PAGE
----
I am not here out of anger. Not out of outrage. Not to blame anyone. Those emotions have been exhausted. I am here to draw attention. Returning my national award for Khosla Ka Ghosla is not easy. It was my first film, and for many, my most loved. Those who loved it had families, sons, daughters – who went to schools, colleges, institutes and wanted to become successful and proud Indians – whatever that definition may be.
I am here to draw the attention of those citizens of India, if they are listening, if they care, if they think I am one of them – and not an outsider.
What we teach, what we learn today – is what we live tomorrow. India has had a proud tradition of teaching and learning for thousands of years. Central to that tradition was the Guru, and their shishyas. It is not for nothing that famous names like Drona, Kripa and even religious teachers like Shankara, Gautam Buddha, Mahavir, Nanak live between us even today, in scriptures and legends. Before they were anything, they were teachers, who taught, lead, and inspired a group of students.
They did so in forests, dusty roads, humble huts and under a tree.
Teaching is not classrooms. Not gadgets. Not shiny buildings. Those are the equipment of teaching. Teaching is the imparting of the right knowledge. To impart it, one must have it. The greatest teacher of painting in the world will be the most unsuitable to teach a group of aspiring carpenters.
Further, the most ancient Indian tradition known to us is – debate. Many Upanishads, Itihasas, and darshanas are propounded as a series of questions and answers between the guru and the shishya.
The reason I take these lofty examples is the fact that as our past glory is repeatedly cited as the reason for many acts and deeds today – I feel that glory needs to be spelt out. That glory was an education system that encouraged questioning, argument, debate and give and take of ideas.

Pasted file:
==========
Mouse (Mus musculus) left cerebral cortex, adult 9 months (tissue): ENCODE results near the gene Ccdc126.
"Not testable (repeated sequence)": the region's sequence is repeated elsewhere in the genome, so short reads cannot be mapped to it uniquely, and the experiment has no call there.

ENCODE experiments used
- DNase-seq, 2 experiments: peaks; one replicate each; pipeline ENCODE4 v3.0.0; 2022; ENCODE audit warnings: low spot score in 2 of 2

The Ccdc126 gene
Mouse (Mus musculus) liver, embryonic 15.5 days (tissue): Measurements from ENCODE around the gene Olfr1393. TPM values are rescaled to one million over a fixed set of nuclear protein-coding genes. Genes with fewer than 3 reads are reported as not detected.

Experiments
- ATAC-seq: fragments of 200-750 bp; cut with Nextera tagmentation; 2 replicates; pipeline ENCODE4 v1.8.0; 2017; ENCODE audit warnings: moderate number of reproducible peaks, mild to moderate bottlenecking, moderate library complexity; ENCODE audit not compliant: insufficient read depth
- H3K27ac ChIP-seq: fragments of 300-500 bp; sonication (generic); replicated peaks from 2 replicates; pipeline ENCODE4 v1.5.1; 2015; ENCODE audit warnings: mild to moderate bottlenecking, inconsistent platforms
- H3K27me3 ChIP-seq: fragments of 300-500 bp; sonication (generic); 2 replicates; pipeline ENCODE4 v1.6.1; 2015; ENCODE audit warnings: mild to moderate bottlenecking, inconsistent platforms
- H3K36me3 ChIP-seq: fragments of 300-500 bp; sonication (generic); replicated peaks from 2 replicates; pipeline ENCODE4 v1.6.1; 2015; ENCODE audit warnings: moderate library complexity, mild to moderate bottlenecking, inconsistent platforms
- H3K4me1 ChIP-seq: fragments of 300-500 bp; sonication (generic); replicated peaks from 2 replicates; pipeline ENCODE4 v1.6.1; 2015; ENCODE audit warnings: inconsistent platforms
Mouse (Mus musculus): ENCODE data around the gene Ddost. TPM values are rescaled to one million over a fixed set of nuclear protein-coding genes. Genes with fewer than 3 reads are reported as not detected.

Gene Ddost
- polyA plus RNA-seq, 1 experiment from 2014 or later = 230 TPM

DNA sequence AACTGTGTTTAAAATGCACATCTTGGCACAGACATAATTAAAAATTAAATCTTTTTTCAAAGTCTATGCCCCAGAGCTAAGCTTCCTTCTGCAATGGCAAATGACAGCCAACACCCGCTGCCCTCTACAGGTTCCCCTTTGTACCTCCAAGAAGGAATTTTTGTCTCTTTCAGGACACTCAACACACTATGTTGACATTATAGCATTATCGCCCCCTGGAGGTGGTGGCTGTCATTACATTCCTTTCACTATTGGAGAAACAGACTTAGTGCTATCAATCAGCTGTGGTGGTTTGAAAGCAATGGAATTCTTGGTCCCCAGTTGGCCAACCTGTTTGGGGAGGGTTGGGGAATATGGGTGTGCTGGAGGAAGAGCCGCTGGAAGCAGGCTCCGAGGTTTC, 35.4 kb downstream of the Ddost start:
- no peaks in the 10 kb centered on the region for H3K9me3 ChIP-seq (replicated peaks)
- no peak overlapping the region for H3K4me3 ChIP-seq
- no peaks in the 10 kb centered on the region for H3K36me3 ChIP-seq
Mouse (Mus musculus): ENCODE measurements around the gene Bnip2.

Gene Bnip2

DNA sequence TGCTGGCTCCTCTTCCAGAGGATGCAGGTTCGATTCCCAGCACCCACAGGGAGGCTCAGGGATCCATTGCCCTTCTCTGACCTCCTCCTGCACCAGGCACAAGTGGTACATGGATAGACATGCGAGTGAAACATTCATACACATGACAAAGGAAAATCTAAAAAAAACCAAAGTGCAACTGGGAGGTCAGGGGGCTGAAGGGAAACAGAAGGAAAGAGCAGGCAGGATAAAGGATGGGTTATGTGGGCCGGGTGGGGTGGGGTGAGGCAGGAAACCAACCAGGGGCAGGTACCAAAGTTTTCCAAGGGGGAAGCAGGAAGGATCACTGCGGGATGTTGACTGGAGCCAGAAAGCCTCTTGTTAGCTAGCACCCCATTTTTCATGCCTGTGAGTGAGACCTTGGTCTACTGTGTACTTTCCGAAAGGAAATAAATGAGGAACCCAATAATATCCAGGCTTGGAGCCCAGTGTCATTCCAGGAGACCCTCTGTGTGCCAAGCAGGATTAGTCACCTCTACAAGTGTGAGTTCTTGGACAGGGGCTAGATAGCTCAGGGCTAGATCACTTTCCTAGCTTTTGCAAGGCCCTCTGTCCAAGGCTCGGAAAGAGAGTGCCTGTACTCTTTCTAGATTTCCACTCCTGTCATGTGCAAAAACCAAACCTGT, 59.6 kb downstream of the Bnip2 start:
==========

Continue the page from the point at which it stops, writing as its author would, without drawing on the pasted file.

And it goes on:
As the students of FTII have questioned, debated and pleaded to bring to attention the fact that the appointment of its governing body has to be transparent and relevant to film teaching and nothing else – they have come up against obstacles. That is natural. But what is not natural is the way they have been portrayed. They have been called names, criminalized, convicted, arrested, with an aim to trivialize and misrepresent.
The FTII students are asking for the right gurus. They are asking for the right shiksha parampara. They are not asking for money, or more equipment, or less exams, or quotas, or any privileges. Why should they suffer months of indecision, harassment and stress to go through this? And why should they become criminals when they are protesting against the unfair, the unethical and unprofessional? Every year, the FTII churns out a student who becomes a legend later. Why should we presume that there aren’t a few right now in this bunch? And why should we not give their questions the respect now we will give them once they are famous?
Through the return of my award, I want to appeal to the students, teachers and parents of India to pay attention to what the FTII students are saying. If they do, they will know that their contention is far bigger than FTII. What they are protesting against is happening at a much larger scale in educational institutes all over the country. As citizens, students, parents – I appeal to them to become interested custodians of our shiksha parampara – of how we run, govern, and nurture the institutes of excellence that will one day deliver Indians that make us proud.
I also appeal to the sane, fair and unbiased elements amidst the political, executive, legislative, judicial and legal constituents of the Indian society to give this protest a fair hearing and a fair solution.
Through my humble return of this august award, I aim to speak for all Indians who want our classrooms to become true source of learning – and not of mediocrity.